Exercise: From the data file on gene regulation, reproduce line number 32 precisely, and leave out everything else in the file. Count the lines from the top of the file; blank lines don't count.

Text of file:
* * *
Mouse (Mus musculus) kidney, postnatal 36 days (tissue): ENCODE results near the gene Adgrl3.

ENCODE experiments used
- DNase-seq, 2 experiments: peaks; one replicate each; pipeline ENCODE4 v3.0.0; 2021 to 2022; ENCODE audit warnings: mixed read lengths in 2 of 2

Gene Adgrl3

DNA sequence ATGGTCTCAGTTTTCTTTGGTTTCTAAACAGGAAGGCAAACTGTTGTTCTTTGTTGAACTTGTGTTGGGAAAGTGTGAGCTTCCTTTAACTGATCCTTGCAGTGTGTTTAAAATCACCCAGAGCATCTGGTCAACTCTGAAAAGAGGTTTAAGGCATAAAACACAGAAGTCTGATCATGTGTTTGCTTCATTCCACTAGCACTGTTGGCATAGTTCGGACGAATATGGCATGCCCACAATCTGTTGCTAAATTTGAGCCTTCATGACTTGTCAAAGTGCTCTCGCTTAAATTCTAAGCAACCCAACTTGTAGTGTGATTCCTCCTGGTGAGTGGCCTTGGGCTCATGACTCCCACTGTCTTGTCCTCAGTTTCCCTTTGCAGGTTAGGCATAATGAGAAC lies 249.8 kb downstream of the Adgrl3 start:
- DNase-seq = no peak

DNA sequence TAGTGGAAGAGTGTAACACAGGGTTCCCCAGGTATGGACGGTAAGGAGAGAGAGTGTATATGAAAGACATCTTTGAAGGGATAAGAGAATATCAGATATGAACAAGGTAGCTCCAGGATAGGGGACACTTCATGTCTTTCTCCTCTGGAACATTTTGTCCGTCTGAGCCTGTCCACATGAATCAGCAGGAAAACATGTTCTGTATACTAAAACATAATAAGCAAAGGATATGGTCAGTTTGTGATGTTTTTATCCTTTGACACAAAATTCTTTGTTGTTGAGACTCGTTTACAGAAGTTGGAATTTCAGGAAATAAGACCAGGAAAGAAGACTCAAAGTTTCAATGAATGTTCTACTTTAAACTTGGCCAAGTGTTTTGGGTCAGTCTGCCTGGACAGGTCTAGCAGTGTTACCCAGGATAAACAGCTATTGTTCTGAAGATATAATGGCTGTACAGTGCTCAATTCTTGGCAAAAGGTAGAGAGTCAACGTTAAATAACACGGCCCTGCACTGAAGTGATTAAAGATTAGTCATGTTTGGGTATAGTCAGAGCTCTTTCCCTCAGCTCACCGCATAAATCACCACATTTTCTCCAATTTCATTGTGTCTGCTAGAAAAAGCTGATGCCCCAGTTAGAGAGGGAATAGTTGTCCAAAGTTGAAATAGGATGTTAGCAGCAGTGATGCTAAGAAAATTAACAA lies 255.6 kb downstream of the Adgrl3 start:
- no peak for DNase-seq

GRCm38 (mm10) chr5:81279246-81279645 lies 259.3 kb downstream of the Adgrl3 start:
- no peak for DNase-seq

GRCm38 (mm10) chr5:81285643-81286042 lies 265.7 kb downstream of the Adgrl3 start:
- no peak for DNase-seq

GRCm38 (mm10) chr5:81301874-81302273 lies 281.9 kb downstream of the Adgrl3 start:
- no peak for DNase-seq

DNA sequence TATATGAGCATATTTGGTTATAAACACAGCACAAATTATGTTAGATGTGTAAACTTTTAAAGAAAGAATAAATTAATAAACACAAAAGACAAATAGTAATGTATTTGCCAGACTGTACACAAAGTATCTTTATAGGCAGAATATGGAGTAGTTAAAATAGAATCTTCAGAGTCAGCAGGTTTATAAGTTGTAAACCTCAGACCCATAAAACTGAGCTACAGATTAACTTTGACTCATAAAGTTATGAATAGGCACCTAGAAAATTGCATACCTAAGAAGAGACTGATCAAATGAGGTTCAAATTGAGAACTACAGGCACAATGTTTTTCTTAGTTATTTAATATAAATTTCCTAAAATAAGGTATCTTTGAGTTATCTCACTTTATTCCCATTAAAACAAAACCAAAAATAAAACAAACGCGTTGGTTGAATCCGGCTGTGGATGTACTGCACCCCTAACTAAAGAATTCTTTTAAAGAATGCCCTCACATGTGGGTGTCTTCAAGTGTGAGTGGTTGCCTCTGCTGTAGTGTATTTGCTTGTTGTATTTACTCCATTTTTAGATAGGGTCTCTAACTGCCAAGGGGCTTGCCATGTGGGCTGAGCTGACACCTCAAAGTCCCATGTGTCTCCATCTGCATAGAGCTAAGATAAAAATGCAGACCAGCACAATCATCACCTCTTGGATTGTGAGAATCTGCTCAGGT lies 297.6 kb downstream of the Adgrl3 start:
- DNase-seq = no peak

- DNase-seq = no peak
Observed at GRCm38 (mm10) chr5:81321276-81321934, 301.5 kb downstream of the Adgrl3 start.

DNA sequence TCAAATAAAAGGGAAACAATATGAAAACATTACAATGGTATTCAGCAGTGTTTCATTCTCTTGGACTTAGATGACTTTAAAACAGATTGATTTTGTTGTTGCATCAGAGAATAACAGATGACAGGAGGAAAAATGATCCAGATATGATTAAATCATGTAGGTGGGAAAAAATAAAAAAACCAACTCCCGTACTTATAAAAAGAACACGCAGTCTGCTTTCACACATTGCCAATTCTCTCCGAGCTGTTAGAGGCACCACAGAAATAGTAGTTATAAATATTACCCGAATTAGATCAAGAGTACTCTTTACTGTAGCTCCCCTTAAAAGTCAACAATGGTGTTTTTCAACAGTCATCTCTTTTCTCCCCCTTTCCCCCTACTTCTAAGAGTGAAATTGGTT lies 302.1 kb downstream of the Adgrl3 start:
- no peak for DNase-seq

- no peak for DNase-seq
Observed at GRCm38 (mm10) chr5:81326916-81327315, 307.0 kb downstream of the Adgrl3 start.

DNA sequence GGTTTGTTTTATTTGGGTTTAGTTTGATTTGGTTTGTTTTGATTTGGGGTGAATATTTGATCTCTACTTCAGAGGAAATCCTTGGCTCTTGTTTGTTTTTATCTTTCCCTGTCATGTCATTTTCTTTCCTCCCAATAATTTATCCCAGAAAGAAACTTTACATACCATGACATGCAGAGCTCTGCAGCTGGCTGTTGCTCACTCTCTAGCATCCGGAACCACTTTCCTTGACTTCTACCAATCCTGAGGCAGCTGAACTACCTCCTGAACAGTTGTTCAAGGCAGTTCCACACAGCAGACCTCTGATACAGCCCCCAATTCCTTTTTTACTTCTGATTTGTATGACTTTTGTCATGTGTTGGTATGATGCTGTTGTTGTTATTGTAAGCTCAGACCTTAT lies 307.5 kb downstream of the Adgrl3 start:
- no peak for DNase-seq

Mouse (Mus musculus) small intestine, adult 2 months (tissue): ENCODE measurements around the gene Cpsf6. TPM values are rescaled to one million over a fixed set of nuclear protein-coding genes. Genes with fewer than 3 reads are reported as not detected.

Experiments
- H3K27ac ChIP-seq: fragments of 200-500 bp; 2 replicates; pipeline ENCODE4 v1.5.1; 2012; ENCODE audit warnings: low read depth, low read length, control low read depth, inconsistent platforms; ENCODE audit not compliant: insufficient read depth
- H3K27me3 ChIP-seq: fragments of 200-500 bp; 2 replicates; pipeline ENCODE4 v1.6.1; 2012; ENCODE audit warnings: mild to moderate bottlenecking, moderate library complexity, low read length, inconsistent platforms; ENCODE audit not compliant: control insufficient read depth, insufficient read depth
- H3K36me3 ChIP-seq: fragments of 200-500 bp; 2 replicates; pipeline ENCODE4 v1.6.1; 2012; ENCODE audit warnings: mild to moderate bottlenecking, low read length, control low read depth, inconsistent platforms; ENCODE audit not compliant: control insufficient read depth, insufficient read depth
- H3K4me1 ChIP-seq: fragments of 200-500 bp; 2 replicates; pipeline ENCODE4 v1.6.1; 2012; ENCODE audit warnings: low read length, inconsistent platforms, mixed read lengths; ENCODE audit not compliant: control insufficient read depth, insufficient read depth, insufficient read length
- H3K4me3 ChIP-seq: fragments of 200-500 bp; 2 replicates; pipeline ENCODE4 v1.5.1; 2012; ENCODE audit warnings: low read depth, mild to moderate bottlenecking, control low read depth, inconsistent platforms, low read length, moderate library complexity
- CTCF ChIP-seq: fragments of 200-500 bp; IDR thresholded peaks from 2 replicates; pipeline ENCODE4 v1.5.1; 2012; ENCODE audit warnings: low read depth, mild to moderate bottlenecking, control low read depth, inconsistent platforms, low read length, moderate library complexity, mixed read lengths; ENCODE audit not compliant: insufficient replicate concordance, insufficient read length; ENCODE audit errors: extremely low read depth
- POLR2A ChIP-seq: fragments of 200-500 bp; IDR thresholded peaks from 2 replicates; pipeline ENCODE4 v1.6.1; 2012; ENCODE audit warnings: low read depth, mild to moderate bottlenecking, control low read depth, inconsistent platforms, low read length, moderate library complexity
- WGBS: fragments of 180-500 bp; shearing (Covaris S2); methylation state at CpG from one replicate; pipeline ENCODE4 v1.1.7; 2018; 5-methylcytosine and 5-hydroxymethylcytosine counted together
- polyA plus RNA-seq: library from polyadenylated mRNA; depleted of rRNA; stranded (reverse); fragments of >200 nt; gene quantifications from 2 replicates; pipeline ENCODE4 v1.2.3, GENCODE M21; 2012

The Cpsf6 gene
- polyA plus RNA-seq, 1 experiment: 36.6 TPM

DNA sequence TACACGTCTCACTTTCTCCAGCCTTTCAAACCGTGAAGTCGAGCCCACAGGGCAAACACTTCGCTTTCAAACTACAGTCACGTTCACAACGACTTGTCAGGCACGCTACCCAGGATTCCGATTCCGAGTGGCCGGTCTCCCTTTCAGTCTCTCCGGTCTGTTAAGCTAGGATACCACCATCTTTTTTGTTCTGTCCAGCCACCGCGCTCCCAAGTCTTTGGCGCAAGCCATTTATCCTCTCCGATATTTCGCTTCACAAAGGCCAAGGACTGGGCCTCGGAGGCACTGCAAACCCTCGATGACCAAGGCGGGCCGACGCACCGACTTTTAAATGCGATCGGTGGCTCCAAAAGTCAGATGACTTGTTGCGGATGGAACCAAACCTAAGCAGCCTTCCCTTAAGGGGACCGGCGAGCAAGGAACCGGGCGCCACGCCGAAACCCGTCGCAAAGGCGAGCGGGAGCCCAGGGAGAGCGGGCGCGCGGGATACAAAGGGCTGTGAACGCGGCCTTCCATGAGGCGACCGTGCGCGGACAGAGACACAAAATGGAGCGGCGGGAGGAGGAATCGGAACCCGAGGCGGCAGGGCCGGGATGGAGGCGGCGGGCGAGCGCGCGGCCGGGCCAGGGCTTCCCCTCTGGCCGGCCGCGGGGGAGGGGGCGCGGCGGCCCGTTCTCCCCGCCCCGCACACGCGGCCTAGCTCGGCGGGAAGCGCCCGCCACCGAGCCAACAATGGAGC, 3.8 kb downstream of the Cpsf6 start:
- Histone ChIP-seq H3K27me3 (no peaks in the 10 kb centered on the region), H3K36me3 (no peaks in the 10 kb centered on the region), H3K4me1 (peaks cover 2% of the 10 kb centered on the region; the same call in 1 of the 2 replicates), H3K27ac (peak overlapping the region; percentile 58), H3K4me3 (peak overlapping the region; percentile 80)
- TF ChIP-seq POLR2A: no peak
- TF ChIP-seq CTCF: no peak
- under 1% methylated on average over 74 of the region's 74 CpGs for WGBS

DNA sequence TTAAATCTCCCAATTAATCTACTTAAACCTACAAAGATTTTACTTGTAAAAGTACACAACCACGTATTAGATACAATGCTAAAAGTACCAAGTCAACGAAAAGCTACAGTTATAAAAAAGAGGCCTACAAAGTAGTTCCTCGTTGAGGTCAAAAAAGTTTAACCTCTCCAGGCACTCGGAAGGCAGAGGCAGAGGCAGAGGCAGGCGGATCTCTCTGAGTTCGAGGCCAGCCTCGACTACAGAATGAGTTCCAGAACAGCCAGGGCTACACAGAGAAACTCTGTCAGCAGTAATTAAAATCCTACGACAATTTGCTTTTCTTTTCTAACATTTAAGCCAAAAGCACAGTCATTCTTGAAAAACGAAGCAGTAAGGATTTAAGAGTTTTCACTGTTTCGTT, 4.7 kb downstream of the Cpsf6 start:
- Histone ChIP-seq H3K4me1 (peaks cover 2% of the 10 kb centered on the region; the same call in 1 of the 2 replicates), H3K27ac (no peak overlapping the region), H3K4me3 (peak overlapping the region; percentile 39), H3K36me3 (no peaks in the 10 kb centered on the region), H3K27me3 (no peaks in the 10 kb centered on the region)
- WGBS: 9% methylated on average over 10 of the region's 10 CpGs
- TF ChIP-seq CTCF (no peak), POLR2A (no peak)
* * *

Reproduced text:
- CTCF ChIP-seq: fragments of 200-500 bp; IDR thresholded peaks from 2 replicates; pipeline ENCODE4 v1.5.1; 2012; ENCODE audit warnings: low read depth, mild to moderate bottlenecking, control low read depth, inconsistent platforms, low read length, moderate library complexity, mixed read lengths; ENCODE audit not compliant: insufficient replicate concordance, insufficient read length; ENCODE audit errors: extremely low read depth